This graph purports to show an increase in regulation activity in the United States:
The Federal Register is the place where administrative agencies put notices of proposed rulemaking (NPR). The assumption underlying the graph is that more pages in the Federal Register means that there are more proposed rules and therefore more regulatory activity. But that is only true if the page length of a given NPR has held constant over time. It has not.
The required content for an NPR that is placed in the Federal Register is governed by the Administrative Procedure Act of 1946. But over time, courts took it upon themselves to ramp up the APA’s requirements for an NPR. Richard Stewart explains in the Harvard Law Review in 1978:
In order to develop a more adequate basis for effective review, lower courts began to require administrators to disclose the factual underpinnings of proposed rules and to respond in detail to commenting parties’ factual and analytical criticisms of the proposed rules and of the supporting materials mustered by the agency. In response to these rulings, agency lawyers sought to bolster the agency’s position by elaborate documentation, while respondents and intervenors submitted contrary documentation which they themselves developed or obtained from agency files through Freedom of Information Act litigation. These various documents provided an elaborate record for judicial review, and courts required agencies to provide a detailed explanation for final adoption of rules by reference to this record.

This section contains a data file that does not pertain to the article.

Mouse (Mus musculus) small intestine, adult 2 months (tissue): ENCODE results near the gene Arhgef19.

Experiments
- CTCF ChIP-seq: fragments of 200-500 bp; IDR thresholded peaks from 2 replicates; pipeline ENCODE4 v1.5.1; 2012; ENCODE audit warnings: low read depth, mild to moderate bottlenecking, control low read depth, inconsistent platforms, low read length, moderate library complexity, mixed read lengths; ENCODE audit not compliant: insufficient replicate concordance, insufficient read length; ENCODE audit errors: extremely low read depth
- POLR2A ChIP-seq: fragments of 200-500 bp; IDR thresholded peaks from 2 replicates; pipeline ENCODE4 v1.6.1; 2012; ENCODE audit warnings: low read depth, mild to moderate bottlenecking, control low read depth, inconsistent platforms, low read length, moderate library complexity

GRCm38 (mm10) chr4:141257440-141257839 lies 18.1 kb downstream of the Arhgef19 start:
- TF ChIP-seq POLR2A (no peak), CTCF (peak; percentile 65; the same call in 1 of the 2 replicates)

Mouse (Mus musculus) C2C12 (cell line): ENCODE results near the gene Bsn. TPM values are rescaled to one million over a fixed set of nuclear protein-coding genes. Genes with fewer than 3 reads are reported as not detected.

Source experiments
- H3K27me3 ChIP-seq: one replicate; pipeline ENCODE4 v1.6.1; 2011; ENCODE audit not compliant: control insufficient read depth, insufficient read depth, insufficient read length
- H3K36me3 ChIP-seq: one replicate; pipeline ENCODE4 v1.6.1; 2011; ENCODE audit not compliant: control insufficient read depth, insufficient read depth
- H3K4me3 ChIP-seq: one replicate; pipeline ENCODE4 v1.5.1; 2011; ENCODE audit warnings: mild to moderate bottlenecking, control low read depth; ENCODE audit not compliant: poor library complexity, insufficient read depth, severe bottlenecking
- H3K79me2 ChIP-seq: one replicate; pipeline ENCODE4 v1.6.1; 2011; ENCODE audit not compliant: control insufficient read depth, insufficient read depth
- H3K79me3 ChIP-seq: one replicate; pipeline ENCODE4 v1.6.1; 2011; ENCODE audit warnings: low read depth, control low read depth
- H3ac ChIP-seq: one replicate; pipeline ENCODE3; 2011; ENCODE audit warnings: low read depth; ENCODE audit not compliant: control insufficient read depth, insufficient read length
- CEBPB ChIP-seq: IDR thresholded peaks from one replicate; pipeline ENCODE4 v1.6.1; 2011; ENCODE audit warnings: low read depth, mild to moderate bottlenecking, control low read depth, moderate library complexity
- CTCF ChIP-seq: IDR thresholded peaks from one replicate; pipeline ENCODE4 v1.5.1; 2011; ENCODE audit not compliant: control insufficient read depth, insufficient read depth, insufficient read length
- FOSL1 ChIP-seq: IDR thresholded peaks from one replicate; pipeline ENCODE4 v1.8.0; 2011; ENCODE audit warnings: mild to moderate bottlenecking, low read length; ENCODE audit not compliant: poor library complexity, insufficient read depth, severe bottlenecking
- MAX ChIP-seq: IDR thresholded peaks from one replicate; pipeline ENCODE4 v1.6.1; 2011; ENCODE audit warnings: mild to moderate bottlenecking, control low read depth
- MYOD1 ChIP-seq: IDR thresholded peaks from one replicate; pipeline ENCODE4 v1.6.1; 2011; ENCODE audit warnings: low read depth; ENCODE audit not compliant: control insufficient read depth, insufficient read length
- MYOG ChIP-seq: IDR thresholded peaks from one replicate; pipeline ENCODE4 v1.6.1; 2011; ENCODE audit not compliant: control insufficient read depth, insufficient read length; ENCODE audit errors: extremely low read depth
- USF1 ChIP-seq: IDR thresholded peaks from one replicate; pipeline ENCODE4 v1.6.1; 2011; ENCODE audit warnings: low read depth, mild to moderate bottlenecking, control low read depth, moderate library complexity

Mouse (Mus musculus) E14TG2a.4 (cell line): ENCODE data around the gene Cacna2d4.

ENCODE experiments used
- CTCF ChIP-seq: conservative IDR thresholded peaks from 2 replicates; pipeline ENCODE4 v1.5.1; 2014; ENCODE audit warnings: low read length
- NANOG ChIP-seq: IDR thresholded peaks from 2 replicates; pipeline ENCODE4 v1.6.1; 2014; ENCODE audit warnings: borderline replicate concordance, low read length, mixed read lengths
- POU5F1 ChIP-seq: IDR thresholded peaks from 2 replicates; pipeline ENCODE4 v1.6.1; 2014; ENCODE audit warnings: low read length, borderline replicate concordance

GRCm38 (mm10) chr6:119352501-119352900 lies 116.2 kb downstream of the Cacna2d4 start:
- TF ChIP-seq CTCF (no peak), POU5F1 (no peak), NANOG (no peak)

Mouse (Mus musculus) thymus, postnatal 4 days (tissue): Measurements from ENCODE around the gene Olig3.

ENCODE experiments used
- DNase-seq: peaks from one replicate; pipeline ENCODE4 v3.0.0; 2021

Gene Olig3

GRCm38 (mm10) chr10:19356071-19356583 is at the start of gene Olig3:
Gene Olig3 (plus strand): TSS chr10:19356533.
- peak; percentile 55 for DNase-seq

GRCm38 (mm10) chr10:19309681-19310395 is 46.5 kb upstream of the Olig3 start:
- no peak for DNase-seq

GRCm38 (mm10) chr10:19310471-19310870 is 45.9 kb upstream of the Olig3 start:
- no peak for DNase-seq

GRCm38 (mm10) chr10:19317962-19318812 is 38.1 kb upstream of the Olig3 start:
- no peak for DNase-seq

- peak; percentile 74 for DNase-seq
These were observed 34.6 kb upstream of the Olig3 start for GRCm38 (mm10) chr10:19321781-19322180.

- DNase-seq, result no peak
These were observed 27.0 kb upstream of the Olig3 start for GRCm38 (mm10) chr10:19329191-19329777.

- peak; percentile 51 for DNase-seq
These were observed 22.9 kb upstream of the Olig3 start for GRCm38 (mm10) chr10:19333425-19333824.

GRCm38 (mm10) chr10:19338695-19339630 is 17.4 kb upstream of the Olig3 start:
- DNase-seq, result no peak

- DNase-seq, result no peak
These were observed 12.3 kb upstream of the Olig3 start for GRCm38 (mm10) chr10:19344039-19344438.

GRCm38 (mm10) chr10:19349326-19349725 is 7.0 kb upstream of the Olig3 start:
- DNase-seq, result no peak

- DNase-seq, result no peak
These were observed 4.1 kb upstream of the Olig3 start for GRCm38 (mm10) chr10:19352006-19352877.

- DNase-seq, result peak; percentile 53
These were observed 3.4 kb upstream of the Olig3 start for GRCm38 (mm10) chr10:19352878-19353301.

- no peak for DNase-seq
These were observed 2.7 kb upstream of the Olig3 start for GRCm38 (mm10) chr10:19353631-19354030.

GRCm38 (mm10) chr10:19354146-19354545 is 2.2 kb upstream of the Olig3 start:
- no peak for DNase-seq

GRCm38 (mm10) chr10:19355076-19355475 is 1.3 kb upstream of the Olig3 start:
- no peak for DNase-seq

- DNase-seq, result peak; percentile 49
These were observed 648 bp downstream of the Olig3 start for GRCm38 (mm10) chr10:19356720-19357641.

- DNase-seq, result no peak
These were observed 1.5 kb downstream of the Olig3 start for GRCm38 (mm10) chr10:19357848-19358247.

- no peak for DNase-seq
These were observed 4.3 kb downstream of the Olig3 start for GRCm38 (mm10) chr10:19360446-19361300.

To survive increasing levels judicial scrutiny, it became necessary for administrative agencies to disclose in their NPRs all of the important and relevant information that underlies their proposed rules. This made the length of NPRs longer, which also increased the number of pages in the Federal Register. Using Federal Register pages to measure the level of regulatory activity therefore makes no sense whatsoever. More pages does not reflect more regulations. It reflects longer explanations and justifications for regulations, which courts forced administrative agencies to provide right around the time you see page length spikes.
Although counter-intuitive, the ballooning page length of the Federal Register is a consequence of it becoming much harder to make a regulation. It is a consequence of the courts clamping down on regulatory agencies and forcing them to do more research, explanation, and justification to avoid having their regulations struck down in judicial review.